ROBERT COLES has written more than 50 books, prompting the question, does any writer have 50 books worth of wisdom to share with the world?
His latest, ``The Call of Service: A Witness to Idealism,'' reads less like a new venture than a gleaning through a lifetime of interviews, notebooks, and tapes for an answer to the question: Why do people serve others?
The reasons people give are as diverse as the voices in this thoughtful book: civil rights activists and sharecroppers in the Mississippi Delta in 1964, VISTA volunteers in Appalachia in the late 1960s, suburban housewives and privileged students in Boston's black neighborhoods, individuals who, for whatever reason, answered the call of service.
Some signed on to please a friend or flesh out a resume; others, out of religious conviction. For the author, service was often a means of access for his research. He got to ask questions of activists in the Student Non-Violent Coordinating Committee (SNCC) by washing dishes and sweeping floors in their Atlanta office; to black students in Boston by keeping them company during their daily bus commute to whiter, wealthier schools.
Many who served were changed by the experience. One volunteer tutor found that his tutee's need for ``a kind of moral purpose that will carry him through any number of critical moments'' gave him ``a reason to locate more explicitly and consolidate his own moral purpose as a prelude to sharing it, however gingerly and indirectly.''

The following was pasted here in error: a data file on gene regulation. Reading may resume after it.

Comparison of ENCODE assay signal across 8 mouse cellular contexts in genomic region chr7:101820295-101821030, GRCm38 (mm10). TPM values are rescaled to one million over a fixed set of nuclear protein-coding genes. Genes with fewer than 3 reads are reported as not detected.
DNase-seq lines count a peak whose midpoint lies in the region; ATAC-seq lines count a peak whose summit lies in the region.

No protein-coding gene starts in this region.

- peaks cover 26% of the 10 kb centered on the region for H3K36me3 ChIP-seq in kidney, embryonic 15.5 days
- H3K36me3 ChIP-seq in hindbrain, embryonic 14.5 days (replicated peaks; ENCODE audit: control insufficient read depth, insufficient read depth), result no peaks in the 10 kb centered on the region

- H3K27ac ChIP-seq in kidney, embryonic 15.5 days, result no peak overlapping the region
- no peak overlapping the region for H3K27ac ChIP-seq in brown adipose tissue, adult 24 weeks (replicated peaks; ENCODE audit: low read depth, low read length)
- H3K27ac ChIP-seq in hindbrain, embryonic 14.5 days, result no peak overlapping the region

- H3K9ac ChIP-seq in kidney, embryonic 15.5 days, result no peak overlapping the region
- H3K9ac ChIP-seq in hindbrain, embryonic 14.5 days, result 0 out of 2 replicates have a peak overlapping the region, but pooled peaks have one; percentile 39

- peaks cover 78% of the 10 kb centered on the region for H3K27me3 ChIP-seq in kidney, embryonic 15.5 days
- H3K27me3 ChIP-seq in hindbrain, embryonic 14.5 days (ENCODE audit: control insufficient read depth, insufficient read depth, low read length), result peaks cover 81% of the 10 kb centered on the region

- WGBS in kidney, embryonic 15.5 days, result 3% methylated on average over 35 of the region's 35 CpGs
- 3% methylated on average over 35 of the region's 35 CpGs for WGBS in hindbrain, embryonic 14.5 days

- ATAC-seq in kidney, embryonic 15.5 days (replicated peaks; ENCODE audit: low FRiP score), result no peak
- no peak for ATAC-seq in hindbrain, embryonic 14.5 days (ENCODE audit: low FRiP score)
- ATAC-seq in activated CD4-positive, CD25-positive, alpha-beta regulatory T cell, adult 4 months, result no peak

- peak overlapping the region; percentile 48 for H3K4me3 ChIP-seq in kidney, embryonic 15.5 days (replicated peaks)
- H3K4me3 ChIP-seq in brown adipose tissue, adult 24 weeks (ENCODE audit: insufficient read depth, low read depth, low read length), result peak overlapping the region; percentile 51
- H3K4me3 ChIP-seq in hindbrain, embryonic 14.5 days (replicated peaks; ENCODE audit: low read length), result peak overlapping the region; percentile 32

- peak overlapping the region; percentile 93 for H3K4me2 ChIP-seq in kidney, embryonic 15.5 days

Coles laces his narratives with references to loved stories and books. (The course syllabus reprinted as a footnote to Chapter 5 is worth the price of the book.)
One of startling points of this book is its frank look at the dangers of service: the endless ways to burn out, the weariness and resignation, brittle anger, arrogance, and cynicism that can grow out of ``a long, tough fight, even if you win it.''
The writer's advice: Stop. Take stock. Go a bit easier on yourself, be less driven, self-preoccupied, smugly self-righteous. Pay attention to what you are getting from service.
What is most memorable about this book, however, is not its generalizations or advice. It is the simple goodness that runs through the examples Coles cites.
Take Tessie, a six-year-old black girl who, escorted each day by federal marshals through abusive crowds, initiated school desegregation in New Orleans. Tessie's account of how she faced the taunts of crowds every day ``turned many of my ideas and assumptions upside down,'' Coles writes. ``Where I expected trouble, they [Tessie and her grandmother] saw great opportunity;... where I saw a child bravely shouldering the burden of a divided, troubled society, they saw a blessed chance for a child to become a teacher, a healer, an instrument, maybe, of the salvation of others.... A child's idiosyncratic and utterly spiritual notion of service was a key.''
There is also the memorable voice of the author. Coles is a storyteller, and a good listener. He seems to delight in being taken by surprise and to be as interested in the insight that smashes a cherished belief as in one that confirms it.